Scientists have known for some time that some social insects undergo dramatic behavioral changes as they mature, and now a research team has found that the brains of a wasp species correspondingly enlarge as the creatures engage in more complex tasks.
"The amount of change is striking," said Sean ODonnell, a University of Washington associate professor of psychology and lead author of a new study published in the February issue of Neuroscience Letters. "It is easily apparent with magnification."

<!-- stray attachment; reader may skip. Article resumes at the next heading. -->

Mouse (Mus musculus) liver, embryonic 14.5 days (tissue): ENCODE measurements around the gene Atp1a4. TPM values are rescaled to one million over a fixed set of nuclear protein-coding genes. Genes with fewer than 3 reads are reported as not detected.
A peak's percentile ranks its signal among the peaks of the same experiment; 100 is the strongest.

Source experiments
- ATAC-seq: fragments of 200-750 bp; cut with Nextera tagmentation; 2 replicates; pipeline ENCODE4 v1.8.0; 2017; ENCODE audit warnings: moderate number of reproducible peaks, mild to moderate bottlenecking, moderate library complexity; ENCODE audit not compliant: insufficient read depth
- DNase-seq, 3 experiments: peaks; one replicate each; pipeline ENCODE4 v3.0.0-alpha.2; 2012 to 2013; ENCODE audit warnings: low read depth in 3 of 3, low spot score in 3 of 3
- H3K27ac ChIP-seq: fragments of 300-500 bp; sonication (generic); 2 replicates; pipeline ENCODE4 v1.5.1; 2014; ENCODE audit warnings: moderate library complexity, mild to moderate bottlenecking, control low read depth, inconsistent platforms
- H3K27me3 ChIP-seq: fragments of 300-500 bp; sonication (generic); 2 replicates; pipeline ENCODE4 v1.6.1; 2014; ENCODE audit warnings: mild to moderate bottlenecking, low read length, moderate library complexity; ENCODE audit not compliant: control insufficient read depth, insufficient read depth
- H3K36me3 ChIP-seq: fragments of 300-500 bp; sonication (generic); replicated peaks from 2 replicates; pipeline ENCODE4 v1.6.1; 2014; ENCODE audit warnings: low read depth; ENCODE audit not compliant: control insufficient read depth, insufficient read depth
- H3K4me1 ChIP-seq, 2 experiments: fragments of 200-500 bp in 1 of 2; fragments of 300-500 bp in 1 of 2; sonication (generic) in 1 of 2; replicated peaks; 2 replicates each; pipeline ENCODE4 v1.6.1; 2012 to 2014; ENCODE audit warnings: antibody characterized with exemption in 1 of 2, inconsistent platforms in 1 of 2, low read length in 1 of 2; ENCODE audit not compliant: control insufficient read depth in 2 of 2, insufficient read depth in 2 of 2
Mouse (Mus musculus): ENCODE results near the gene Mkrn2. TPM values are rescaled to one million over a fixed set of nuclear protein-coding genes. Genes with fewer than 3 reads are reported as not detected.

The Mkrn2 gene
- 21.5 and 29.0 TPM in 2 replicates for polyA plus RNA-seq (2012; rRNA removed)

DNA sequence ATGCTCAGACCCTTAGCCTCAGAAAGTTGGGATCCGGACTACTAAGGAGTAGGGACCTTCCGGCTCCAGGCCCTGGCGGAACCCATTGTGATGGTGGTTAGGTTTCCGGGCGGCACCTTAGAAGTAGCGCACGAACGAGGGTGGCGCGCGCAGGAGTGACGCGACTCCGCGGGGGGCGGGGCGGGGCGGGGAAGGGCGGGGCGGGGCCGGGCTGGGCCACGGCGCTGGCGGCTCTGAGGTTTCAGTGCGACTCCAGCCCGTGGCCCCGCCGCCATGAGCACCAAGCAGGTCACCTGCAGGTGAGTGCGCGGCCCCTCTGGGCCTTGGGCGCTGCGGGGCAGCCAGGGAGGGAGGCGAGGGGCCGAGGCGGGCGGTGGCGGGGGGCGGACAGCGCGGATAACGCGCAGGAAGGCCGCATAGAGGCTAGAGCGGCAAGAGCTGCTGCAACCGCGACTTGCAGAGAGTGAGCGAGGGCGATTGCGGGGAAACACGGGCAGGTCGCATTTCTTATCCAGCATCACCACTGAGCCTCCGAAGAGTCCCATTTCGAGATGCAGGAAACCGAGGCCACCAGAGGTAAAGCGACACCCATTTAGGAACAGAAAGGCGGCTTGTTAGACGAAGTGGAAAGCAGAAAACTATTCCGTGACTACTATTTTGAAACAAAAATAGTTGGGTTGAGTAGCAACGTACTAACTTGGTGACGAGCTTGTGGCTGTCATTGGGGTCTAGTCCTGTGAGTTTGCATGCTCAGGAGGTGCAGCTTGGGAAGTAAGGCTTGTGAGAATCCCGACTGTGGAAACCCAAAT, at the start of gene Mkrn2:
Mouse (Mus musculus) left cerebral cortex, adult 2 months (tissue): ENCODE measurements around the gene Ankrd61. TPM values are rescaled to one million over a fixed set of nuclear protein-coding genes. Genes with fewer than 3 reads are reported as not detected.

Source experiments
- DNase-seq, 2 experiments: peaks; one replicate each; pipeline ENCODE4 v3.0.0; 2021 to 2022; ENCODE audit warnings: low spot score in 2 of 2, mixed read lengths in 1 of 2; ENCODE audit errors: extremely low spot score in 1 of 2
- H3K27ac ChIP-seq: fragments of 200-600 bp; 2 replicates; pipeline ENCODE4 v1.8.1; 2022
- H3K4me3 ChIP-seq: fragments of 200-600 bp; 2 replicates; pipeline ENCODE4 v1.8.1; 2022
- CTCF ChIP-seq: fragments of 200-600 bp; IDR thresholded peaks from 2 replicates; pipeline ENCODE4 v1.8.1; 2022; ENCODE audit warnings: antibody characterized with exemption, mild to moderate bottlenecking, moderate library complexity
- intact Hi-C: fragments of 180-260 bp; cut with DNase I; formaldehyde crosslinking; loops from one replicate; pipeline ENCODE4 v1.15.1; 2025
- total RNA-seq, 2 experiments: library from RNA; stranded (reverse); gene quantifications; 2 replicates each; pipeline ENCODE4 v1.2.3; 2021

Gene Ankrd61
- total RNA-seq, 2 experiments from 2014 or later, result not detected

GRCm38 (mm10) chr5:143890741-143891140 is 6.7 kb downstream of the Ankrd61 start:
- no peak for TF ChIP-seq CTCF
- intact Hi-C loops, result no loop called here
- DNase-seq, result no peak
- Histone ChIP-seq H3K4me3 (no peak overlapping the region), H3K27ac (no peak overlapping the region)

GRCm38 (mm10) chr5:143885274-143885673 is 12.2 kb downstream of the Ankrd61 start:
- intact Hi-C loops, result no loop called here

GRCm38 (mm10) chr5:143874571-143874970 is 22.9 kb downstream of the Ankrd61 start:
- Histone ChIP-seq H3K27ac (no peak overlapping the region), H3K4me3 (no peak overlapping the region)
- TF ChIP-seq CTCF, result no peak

ODonnell said the changes take place in sections of the brain called the mushroom bodies. There is one mushroom body on top of each hemisphere of the wasp brain and the structures have a superficial resemblance to the cerebrum in humans and other vertebrates, he said. The enlargement was centered in a part of the mushroom body called the calyx where neural connections are made.
Joel Schwarz | EurekAlert!
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